Today, a million people are expected to hit the streets of London to protest against Brexit. They will represent a relatively broad political spectrum, from left to right, unified on one issue; they either want Article 50 to be revoked or for a further Referendum on the deal, in what they refer to as a People’s Vote.
This government, so ardent until recently in their commitment to deliver Brexit, are now in divided disarray. They have let down Leave voters and Remainers, because their incompetence has not only failed to heal the division between us, they’ve prised it open and poured fuel into it.
Despite this dire situation, and despite the fact I voted Remain, I will not be attending today’s march. Why? Because I believe this campaign, as well meaning and genuine as many of its supporters are, is holding a lighted match above the fuel poured on by the Tories. None of the arguments I’ve been presented with up to now, from democracy is fluid, to lies were told, to it was 3 years ago and older Leave voters have died off to be replaced by young pro Europeans, has convinced me that either a 2nd Referendum or a revokation of Article 50, won’t rip this country apart even further. What we need is a way to bridge the divide and only Labour are offering to be that bridge. Had Labour decided to only fight on behalf of Leavers or Remainers, they would have won plaudits from the group they chose to champion, whilst completely alienating the group they ignored. Instead, from day one, Corbyn has steered the party to try to see Brexit from all perspectives, and been criticised on all sides for it. That won’t worry Jeremy though. If it’s right, it’s right, and if his own personal history has taught him anything, it’s that being right usually means getting credit much further down the track. Today he will be the target of much condemnation. Marchers will claim he should have thrown all his weight behind their campaign. But Jeremy was absolutely right not to. Not just because 70% of Labour’s constituencies voted leave, and it could damage us electorally, but because the EU Referendum was one of the largest democratic exercises this country has ever seen, with one of the largest turnouts, sold as a once in a generation vote.
To reverse Brexit before its been implemented, would be to drive a poisoned arrow through the heart of democracy, and the wound it creates will fester and spread in ways that’s impossible to predict. What Labour are offering is a compromise deal that has the ability to mitigate the potential damage caused by a harder Brexit, whilst respecting the Referendum result.
Corbyn has recognised the drivers behind Brexit. The Brexit generational divide is often a point of focus, as Remain campaigners celebrate the way the conveyer belt of life is replacing old Leave voters with young remainers, but leavers and remainers are also divided along class, geographical and educational lines, and Labour recognise that, and want to bring these groups together.
The People’s Vote campaign has failed miserably to do this. Rather than win the hearts and minds of Leave voters, they’ve chosen to patronise them, sneer at them, mock them and dismiss them. They have not only alienated Leave voters, but working class Remain voters like me, who don’t want to be associated with them or their campaign.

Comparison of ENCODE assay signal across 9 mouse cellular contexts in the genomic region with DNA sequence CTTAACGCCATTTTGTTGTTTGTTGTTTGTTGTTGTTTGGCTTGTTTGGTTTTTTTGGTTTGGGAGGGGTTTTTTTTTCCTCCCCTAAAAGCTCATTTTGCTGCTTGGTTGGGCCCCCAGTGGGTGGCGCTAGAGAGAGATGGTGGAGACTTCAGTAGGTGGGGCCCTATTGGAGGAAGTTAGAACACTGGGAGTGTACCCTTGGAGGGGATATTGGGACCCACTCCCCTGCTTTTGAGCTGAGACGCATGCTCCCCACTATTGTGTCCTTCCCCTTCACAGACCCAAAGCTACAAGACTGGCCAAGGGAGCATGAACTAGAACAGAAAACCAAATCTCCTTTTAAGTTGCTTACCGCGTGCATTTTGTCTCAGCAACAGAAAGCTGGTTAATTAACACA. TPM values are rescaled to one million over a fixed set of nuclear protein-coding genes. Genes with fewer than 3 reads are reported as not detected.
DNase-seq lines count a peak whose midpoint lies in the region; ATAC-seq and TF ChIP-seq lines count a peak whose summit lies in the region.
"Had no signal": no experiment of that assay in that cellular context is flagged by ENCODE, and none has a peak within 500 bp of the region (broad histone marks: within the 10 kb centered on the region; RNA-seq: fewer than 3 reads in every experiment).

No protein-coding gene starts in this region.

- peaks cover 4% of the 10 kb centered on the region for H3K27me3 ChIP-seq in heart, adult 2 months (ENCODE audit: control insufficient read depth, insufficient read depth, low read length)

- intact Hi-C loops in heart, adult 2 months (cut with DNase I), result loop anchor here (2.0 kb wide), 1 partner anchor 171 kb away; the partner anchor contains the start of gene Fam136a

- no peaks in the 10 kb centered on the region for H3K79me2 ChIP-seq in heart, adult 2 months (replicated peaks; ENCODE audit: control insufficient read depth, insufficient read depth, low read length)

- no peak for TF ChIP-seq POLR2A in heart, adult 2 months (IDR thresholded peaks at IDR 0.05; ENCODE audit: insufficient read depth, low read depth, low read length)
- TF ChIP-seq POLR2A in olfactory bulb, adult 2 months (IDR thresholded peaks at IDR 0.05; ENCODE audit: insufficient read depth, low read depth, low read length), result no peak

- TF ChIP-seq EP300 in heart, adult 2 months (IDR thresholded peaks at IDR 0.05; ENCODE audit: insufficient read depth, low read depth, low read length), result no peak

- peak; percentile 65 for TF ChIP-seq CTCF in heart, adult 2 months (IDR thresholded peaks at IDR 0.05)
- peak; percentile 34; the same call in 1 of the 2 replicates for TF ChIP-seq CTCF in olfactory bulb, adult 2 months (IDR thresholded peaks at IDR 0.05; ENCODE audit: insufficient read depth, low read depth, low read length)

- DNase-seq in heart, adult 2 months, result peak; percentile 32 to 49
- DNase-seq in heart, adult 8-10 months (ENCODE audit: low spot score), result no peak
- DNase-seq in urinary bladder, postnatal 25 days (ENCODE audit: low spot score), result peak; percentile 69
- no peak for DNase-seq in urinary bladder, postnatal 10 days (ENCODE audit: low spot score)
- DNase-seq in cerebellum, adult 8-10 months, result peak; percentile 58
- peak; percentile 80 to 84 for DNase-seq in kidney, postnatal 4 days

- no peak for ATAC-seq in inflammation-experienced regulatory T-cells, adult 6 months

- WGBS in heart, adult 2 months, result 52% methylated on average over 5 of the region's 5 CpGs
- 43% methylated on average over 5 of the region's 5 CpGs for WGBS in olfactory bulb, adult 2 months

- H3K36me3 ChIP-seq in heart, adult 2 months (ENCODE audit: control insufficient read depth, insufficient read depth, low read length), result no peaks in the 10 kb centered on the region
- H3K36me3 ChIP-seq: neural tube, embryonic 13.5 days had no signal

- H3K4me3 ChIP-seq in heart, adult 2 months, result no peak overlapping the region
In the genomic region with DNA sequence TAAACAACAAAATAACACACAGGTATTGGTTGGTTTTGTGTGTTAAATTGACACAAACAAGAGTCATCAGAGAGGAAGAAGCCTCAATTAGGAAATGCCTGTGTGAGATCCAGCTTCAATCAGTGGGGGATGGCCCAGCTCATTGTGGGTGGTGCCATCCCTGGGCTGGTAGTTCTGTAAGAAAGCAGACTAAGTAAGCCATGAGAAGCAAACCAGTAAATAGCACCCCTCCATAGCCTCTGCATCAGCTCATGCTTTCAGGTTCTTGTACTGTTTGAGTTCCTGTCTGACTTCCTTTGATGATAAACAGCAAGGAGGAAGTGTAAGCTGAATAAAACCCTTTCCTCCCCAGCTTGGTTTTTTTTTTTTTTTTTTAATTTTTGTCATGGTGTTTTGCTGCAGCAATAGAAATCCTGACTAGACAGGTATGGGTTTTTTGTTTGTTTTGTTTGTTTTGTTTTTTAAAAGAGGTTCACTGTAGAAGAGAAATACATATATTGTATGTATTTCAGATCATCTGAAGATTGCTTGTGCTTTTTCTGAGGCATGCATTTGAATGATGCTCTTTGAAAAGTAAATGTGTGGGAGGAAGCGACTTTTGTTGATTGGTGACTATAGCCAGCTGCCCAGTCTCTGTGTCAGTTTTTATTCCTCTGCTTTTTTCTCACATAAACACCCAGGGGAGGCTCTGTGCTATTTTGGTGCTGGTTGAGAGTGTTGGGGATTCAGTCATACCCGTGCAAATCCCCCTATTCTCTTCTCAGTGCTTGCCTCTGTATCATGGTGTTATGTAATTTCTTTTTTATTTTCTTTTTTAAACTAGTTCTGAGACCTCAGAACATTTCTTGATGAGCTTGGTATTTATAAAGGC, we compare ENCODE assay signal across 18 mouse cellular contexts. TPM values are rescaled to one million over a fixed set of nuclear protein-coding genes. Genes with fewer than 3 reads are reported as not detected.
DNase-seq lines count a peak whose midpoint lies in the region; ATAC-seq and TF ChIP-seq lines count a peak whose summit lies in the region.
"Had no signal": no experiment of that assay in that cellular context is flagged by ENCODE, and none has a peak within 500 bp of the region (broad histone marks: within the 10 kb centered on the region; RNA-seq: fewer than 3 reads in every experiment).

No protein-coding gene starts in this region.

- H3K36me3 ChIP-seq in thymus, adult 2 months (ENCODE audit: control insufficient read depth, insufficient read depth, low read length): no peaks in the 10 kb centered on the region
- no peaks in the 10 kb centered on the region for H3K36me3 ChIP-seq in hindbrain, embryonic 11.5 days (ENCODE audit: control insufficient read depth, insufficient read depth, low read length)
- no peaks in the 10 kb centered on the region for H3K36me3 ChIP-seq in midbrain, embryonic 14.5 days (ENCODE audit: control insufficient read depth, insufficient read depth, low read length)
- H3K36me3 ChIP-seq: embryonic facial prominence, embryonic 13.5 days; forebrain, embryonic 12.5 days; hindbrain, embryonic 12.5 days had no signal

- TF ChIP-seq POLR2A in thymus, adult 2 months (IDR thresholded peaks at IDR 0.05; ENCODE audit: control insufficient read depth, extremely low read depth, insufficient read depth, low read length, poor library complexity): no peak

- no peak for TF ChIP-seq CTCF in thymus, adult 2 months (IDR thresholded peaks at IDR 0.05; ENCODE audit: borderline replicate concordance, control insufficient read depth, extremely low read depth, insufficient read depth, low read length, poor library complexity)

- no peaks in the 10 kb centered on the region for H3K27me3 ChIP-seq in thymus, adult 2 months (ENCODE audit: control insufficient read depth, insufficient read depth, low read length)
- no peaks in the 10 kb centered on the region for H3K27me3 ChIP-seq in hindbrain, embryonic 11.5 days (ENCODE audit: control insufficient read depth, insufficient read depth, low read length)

Interview after interview, sneering, arrogant, often middle class Remainers, alienate thousands more Leave voters. The way they want to resolve Brexit is born from this arrogance, this inability to get into the shoes of Leave voters; they’d probably insist they were fumigated first. I grew up in a council house. My mum was a cleaner, my dad a meter reader. We didn’t have a phone, a car, or foreign holidays. I know what it’s like to have very little, with little to lose. I get Leave voters, who’d had enough of a failing system, a system that was being propped up by an arrogant establishment. Whilst Remainers bemoan the potential loss of ease with which they can move abroad, many Leave voters are struggling to make ends meet. Brexit involved risk, but it also represented change and change is very enticing when you are already in the shit and things can’t get much worse.
Had an EU Referendum been called five years into a radical Corbyn led Labour government, I suspect Remain would have won, because the drivers of Brexit would have been less of an issue. That’s why it’s so frustrating and ironic that the most prominent People’s Vote campaigners (think Alistair Campbell and Chuka Umunna) so detest Corbyn and everything he stands for. They can’t bring Leave voters along with them because that would involve offering Leave voters hope in the form of Corbynomics and a future Labour government and that is the stuff of their nightmares. Instead they will slate him in their speeches and alienate another hundred thousand Leave voters.
If the March today had any interest in uniting Leave voters and Remainers, rather than letting itself be turned into yet another self congratulatory scorn fest, they would be singing Corbyn’s praises for trying to unite the country, for trying to exhaust all possibilities to find a Brexit compromise, for addressing, with our radical manifesto, the issues that led to people voting leave, but they won’t. Instead they will try to put a match to the fuel May has poured on.